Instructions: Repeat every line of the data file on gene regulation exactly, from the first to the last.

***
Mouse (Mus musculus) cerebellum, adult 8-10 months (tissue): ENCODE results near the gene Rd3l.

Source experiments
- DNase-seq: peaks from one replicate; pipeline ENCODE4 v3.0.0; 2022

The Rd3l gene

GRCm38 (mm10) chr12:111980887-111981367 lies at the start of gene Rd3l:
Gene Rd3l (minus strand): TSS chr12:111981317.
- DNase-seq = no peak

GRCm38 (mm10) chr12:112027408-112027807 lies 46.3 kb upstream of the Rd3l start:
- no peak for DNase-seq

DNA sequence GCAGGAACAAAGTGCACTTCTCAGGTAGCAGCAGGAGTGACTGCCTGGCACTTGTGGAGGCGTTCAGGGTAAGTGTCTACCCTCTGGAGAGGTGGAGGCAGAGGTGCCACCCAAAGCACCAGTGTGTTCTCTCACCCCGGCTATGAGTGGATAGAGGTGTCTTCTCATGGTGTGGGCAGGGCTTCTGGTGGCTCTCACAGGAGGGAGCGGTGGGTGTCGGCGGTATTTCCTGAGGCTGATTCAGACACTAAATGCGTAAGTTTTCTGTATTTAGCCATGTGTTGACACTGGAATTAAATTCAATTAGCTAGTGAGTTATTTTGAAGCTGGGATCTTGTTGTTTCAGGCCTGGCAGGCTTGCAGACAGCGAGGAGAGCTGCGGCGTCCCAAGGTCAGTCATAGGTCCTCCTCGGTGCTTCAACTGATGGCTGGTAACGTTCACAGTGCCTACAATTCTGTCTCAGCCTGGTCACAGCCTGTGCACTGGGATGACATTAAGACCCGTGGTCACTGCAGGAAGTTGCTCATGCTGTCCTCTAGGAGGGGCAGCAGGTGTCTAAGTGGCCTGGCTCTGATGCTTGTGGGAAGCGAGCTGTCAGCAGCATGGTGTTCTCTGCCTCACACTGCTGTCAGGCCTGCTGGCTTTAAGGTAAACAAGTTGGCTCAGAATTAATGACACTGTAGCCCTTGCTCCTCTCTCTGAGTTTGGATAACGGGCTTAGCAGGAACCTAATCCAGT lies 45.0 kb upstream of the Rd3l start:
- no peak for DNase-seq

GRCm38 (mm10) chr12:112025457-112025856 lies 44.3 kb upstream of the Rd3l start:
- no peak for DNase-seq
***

Mouse (Mus musculus) cerebellum, adult 8-10 months (tissue): ENCODE results near the gene Rd3l.

Source experiments
- DNase-seq: peaks from one replicate; pipeline ENCODE4 v3.0.0; 2022

The Rd3l gene

GRCm38 (mm10) chr12:111980887-111981367 lies at the start of gene Rd3l:
Gene Rd3l (minus strand): TSS chr12:111981317.
- DNase-seq = no peak

GRCm38 (mm10) chr12:112027408-112027807 lies 46.3 kb upstream of the Rd3l start:
- no peak for DNase-seq

DNA sequence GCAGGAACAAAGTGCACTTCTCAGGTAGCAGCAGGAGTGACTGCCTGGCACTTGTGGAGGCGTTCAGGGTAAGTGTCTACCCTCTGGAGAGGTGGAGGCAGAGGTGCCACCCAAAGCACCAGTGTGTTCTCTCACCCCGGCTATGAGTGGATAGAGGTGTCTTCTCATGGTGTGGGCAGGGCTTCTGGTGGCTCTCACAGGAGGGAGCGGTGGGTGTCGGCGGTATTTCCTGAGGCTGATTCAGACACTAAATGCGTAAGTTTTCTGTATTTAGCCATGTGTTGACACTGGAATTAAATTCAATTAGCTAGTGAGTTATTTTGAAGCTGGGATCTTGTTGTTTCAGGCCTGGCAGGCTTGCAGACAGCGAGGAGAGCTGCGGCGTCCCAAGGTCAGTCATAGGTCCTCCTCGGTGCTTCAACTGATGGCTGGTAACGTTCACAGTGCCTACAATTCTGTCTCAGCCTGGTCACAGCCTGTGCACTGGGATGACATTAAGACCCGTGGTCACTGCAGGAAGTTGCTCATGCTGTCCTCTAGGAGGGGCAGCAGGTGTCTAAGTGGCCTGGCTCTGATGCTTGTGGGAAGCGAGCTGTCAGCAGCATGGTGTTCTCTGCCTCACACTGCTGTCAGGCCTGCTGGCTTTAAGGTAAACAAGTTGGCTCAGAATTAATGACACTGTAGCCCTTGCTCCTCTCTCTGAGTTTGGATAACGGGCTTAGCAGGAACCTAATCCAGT lies 45.0 kb upstream of the Rd3l start:
- no peak for DNase-seq

GRCm38 (mm10) chr12:112025457-112025856 lies 44.3 kb upstream of the Rd3l start:
- no peak for DNase-seq